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Townsend’s Big-eared Bat

Corynorhinus townsendii


Townsend’s big-eared bats are a charismatic species with marvelouslylarge ears and prominent, bilateral nose lumps. Two subspecies are listed as endangered in the United States - the Virginia big-eared bat and the Ozark big-eared bat, which inhabit the central Appalachian and Ozark regions of the U.S.

J. Scott Altenbach
J. Scott Altenbach

Current Threats

  • Ecosystem conversion and degradation
  • Disturbance/destruction of roost sites (e.g., recreational caving, mining)


How You Can Help

  • Do not disturb roosting bats
  • Plant native flowers to attract insects• Spread the word about bats and Bat Week!



Fun Facts

These bats are also known as “ram-eared bats” because when they are sleeping, the ears are often rolled down and back across the head, mimicking ram horns.

These insectivorous bats use “stealth echolocation” to outsmart their prey’s defenses, like sonar jamming and evasive maneuvers. Their low-intensity echolocation calls allow them to detect prey before prey detect them!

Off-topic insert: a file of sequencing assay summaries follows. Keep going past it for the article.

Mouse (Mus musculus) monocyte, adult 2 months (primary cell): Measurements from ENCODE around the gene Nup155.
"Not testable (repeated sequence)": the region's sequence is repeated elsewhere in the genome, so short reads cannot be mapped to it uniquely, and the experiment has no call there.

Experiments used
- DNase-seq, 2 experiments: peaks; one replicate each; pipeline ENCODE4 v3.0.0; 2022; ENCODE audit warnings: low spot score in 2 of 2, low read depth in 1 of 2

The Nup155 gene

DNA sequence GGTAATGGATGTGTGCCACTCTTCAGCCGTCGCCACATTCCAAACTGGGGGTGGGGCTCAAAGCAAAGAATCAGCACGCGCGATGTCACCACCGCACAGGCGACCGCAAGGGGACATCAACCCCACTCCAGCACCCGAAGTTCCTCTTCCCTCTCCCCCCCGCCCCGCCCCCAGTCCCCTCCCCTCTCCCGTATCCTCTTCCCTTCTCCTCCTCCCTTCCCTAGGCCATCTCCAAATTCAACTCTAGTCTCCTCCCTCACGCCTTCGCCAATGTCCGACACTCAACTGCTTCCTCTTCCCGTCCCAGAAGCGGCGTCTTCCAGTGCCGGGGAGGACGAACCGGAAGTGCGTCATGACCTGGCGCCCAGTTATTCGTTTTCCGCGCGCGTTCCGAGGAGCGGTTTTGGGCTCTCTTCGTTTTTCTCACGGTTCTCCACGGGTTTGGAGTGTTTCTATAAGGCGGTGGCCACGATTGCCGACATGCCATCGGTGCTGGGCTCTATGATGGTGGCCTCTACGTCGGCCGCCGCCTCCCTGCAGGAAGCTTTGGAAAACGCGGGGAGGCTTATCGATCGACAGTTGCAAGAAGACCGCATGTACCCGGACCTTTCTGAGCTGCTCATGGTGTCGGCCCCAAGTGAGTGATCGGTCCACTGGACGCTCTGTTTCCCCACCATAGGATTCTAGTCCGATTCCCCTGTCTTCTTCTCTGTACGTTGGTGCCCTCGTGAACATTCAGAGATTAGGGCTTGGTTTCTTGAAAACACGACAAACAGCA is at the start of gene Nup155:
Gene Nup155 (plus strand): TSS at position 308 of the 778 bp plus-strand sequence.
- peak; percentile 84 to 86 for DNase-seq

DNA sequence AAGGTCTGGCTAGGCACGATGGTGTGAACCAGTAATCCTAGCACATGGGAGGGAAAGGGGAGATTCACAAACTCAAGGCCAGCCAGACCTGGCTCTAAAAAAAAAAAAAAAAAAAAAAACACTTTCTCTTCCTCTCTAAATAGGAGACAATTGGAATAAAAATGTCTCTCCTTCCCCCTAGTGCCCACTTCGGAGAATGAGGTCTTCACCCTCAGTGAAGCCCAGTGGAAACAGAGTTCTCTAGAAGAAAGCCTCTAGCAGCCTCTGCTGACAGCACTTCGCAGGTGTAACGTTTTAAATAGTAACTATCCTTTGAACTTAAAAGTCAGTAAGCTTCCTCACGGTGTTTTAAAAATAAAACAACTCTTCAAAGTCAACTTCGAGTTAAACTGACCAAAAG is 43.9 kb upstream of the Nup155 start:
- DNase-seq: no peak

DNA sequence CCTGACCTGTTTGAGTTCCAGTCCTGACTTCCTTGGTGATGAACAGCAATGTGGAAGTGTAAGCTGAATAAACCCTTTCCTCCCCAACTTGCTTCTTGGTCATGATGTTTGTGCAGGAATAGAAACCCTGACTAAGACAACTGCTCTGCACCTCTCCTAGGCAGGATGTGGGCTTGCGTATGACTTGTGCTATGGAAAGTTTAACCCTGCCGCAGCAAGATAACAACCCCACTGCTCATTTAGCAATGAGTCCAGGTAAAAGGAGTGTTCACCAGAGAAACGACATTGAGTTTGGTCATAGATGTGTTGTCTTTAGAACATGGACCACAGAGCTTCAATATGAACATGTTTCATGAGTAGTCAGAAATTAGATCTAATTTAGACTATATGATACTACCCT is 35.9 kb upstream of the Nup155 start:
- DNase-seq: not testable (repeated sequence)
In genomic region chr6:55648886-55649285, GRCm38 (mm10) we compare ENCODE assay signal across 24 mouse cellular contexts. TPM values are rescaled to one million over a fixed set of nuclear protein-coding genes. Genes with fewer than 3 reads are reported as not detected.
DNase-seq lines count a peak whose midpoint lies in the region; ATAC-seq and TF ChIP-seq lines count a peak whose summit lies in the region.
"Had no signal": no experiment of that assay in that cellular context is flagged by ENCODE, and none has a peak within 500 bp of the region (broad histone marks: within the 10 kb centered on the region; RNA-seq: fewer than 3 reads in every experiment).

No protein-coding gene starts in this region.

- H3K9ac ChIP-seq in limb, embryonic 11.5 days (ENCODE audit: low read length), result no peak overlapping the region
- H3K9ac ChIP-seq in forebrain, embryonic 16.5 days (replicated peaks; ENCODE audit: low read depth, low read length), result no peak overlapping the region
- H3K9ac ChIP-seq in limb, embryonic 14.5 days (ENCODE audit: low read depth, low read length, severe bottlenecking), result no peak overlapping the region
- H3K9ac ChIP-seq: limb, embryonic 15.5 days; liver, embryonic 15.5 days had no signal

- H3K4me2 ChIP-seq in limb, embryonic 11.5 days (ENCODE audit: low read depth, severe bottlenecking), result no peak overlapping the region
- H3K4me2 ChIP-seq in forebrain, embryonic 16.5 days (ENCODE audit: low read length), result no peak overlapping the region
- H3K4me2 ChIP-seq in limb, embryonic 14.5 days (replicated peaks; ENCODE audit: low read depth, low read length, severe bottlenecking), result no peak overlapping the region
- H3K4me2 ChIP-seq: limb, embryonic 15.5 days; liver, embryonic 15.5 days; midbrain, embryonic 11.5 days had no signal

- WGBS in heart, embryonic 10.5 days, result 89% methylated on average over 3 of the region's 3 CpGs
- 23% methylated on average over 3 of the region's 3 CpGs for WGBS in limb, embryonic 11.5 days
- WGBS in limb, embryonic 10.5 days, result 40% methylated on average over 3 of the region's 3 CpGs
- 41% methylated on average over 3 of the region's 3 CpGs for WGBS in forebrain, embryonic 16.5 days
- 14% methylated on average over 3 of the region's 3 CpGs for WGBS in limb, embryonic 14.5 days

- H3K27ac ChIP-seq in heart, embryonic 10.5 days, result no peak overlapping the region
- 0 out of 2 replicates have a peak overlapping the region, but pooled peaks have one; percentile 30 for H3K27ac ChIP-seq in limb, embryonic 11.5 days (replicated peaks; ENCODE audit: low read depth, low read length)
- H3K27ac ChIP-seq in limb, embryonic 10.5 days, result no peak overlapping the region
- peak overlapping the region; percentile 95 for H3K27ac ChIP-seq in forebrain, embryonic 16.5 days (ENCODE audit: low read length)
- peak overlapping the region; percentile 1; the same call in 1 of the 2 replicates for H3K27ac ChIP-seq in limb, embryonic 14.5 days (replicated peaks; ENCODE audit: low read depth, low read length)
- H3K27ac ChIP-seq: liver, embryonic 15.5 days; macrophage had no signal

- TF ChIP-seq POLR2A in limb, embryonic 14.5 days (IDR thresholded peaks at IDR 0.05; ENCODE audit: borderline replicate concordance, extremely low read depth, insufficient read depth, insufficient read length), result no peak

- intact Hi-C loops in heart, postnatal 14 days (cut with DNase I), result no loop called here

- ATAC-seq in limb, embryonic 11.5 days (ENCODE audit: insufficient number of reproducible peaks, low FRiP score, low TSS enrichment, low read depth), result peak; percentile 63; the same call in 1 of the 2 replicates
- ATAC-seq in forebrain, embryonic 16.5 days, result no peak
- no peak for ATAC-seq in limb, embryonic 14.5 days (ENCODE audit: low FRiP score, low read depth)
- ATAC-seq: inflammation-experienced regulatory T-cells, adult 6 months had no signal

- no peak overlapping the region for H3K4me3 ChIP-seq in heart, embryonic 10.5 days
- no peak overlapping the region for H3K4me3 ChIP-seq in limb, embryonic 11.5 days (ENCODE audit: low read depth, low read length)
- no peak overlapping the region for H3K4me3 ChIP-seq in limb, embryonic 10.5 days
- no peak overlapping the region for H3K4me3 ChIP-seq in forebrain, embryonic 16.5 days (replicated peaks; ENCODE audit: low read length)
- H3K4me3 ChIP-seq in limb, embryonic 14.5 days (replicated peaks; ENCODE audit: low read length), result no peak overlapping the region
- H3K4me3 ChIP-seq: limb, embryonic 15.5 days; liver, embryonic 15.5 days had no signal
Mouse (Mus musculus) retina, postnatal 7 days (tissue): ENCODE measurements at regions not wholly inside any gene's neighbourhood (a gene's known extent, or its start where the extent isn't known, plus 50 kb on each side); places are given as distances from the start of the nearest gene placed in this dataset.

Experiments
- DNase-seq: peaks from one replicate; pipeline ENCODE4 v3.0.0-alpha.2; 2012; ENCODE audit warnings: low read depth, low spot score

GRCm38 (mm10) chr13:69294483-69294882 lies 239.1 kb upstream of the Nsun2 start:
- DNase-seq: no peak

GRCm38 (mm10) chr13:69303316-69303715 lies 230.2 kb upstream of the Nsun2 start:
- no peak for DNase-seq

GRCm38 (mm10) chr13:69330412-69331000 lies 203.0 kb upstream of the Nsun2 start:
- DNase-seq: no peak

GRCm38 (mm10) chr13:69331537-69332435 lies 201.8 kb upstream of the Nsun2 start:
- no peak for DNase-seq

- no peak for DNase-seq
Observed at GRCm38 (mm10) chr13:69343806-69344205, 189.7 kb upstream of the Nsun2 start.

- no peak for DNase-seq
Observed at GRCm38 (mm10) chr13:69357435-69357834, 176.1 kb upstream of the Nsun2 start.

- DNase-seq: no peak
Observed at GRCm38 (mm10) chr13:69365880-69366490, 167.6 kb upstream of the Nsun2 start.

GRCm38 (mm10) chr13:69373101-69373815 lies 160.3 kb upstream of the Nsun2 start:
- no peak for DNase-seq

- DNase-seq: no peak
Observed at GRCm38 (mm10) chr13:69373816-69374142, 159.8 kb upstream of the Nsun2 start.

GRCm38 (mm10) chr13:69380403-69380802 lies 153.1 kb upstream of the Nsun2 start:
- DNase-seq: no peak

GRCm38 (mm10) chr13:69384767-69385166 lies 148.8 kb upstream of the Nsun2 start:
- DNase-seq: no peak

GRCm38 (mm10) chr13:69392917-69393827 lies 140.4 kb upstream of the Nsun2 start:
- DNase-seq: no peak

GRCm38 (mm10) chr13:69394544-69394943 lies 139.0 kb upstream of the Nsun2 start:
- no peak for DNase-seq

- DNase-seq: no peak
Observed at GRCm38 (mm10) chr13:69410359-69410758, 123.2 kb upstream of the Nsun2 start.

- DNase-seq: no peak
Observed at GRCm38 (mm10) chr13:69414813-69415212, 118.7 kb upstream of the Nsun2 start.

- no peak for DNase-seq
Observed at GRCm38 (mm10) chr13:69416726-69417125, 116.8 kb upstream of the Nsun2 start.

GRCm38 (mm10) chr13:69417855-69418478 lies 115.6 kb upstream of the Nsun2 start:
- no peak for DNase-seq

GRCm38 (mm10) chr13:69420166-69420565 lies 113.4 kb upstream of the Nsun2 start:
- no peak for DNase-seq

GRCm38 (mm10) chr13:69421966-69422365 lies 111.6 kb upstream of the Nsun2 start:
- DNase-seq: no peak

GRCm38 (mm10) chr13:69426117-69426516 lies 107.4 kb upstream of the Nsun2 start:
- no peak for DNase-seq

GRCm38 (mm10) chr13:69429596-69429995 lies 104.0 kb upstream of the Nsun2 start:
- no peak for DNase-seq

Faces of Bat Week

Townsend's big-eared bat

Townsend's big-eared bats are a charismatic species with marvelously large ears and prominent, bilateral nose lumps.

Florida bonneted bat

The Florida bonneted bat is found nowhere in the world but South Florida.

Indiana bat

Indiana bats are a small insect-eating bats that live in North America.

Northern long-eared bat

The northern long-eared bat is a species of bat native to North America. There are no recognized subspecies.

Mexican long-nosed bat

The Mexican long-nosed bat is federally endangered and relies on nectar from agave to make long migrations through Mexico and the southwest United States.